al-Jazeera television

Based in the tiny Gulf state of Qatar, al-Jazeera began broadcasting in 1996. Initially, many of its staff were recruited from the BBC which had launched an Arabic TV channel a couple of years earlier, only to close it down as a result of censorship attempts by Saudi Arabia, which controlled the relevant satellite.

Although funded by the Qatari government, al-Jazeera was given (in Arab terms) an unprecedented measure of editorial freedom. The professionalism of its news coverage, plus studio discussions which raised many previously-taboo issues, soon won it a huge audience in the Arabic-speaking countries.

Al-Jazeera began to attract widespread attention in the west in 2001. It was the only TV station with a permanent 24-hour satellite link to Kabul during the Afghan war and its exclusive footage was used by many western channels. It also became famous (or notorious) for broacasting videotaped messages from al-Qaida leaders.

Al-Jazeera's bureau in Kabul was bombed by the US during the Afghan war, as was its bureau in Baghdad during the US-led invasion of Iraq. It was later reported that President Bush had wanted to bomb al-Jazeera's headquarters in Qatar too, but had been discouraged from doing so by the British prime minister, Tony Blair.

Despite the hostility of the Bush administration towards it, al-Jazeera's historical role in promoting the free flow of information and opening up political debate in the Middle East is diffcult to over-estimate.

The English-language sister channel, al-Jazeera English, began broadcasting on 15 November, 2006. Its programmes can be viewed online via the channel's website.

In Arabic "al-jazeera" means "the island" - a term also used to refer to the Arabian peninsula. Some say the TV station's name refers more specifically to its home country, Qatar, which is itelf a peninsula attached to the Arabian peninsula.

The distinctive gold logo is said to resemble a droplet of water. Its calligraphic design spells "al-Jazeera" in Arabic. The logo, which has become one of the world's most widely recognised brand labels, was chosen by the emir of Qatar as the winning entry in a design competition. It was reputedly designed in 20 minutes by a Qatari man who heard about the competition on his car radio.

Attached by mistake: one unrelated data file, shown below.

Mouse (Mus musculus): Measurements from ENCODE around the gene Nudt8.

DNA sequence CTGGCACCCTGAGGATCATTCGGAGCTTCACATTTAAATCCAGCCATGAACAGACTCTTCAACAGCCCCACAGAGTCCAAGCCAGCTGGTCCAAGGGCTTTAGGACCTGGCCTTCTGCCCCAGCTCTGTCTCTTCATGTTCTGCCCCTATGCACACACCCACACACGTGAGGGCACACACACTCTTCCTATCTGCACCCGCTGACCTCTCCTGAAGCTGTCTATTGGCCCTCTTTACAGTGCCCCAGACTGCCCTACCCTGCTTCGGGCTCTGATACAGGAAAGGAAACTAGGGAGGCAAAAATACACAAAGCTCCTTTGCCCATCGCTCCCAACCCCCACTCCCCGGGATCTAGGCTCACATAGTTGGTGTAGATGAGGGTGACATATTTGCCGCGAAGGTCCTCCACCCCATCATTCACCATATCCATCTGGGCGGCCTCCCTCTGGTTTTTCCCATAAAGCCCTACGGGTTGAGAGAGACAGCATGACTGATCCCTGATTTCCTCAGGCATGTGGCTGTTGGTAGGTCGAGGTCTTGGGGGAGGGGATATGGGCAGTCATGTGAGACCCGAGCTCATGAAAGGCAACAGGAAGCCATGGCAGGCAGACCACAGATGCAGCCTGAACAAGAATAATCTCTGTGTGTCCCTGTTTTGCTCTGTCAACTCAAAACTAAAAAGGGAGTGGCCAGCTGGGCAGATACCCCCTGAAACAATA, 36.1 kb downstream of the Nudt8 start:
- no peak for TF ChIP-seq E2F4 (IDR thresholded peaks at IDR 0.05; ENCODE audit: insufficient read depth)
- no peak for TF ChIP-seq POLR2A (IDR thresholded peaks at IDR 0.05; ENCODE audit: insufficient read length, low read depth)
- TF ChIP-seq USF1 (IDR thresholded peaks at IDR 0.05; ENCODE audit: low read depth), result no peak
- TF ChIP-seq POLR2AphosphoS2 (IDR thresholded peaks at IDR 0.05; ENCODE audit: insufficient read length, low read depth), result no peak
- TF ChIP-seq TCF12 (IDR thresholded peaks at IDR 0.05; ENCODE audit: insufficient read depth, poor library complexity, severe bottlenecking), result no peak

The news channel's official website in Arabic. Also in English. (This is not to be confused with several similarly-named websites, including and, which have no connection with the TV station.)

General information from Wikipedia

Friends of Aljazeera
Website seeking "to dispel the myths that al-Jazeera is some sort of evil, violence-advocating, democracy hindering force in the Middle-East".

Same news, different perspective
The Guardian, February 06 2006

Presidential Room 5, Sheraton Hotel, Doha. The doyen of chatshow hosts has just flown in to Qatar and for once it is his turn to face the interviewers' questions. Hello and welcome to Sir David Frost.

Al-Jazeera has made news in Arabic ... now it hopes to make its mark in English
The Guardian, September 02 2004

The Arab satellite station Al-Jazeera, denounced and bombed by the US and banned by the Iraqi government, has begun recruiting staff for a channel in English that will show news and documentaries.

When worlds collide
The Guardian, July 22 2004

Just before the war in Iraq, when journalists were rushing off to become embedded with the military, Jehane Noujaim, an Arab- American film director, decided to embed herself among journalists. She arrived with a couple of mini-DV cameras in Qatar ...

Fury at US as attacks kill three journalists
The Guardian, April 09 2003

The Arab satellite television channel al-Jazeera is to pull its reporters out of Iraq after one of them was killed during a US air raid on Baghdad.

Al-Jazeera causes outcry with broadcast of battle casualties
The Guardian, March 24 2003

Al-Jazeera, the Arab satellite channel which angered the United States with its coverage of the Afghan war, has caused a new furore by broadcasting blood-and-guts images from the invasion of Iraq.

Battle station
The Guardian, February 07 2003

The show is over for another week and Faisal al-Qassem, the hottest property in Arab television, emerges from the basement studio with his guests. There is no hospitality suite at al-Jazeera television, so he commandeers the editor-in-chief's office, where there is just about enough room for three people to spread out and relax. Someone enters with a tray of coffee, trips and spills it.

Battle station
The Guardian, October 09 2001

As the bombs fell on Afghanistan on Sunday night, Mohammed Kicham, the Qatar-based anchorman of al-Jazeera television, was talking to camera when a voice came through his earpiece. "Mohammed," it said, "you're now on CNN... and BBC...

The sweet and sour success of al-Jazeera
Why al-Jazeera's impact is so powerful. By Abdallah Schleifer, TBS Journal No 7, 2001

The age of new media
The role of al-Jazeera in developing aspects of civil society in Qatar. By Dr. Ali al-Hail, TBS Journal No 4, 2000.

Interview with Mohammed Jasim al-Ali
Managing director of al-Jazeera. 2001. Also interview in 2000

Interview with Sheikh Hamad bin Thamer al-Thani
Chairman of al-Jazeera. 2001

How the free Arab news network scooped the world and changed the Middle East
Interview with Mohammed el-Nawawy and Adel Iskander Farag. Carnegie Council on Ethics & International Affairs

History and technical information from Allied Media

News or Nuisance?
A historical account by Naomi Sakr

Profile of al-Jazeera
By Shawn Powers, University of Southern California Center on Public Diplomacy

Just before midnight at al-Jazeera
By Martin Kramer, October 2002

Qatar's al- Jazeera livens up Arab TV scene
BBC, 7 January 1999